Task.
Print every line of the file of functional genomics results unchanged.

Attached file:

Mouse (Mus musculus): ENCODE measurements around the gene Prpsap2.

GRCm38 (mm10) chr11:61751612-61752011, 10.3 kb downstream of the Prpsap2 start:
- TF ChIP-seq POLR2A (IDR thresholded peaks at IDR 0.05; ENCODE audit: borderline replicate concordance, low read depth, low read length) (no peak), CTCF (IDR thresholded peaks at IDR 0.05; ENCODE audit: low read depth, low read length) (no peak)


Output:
Mouse (Mus musculus): ENCODE measurements around the gene Prpsap2.

GRCm38 (mm10) chr11:61751612-61752011, 10.3 kb downstream of the Prpsap2 start:
- TF ChIP-seq POLR2A (IDR thresholded peaks at IDR 0.05; ENCODE audit: borderline replicate concordance, low read depth, low read length) (no peak), CTCF (IDR thresholded peaks at IDR 0.05; ENCODE audit: low read depth, low read length) (no peak)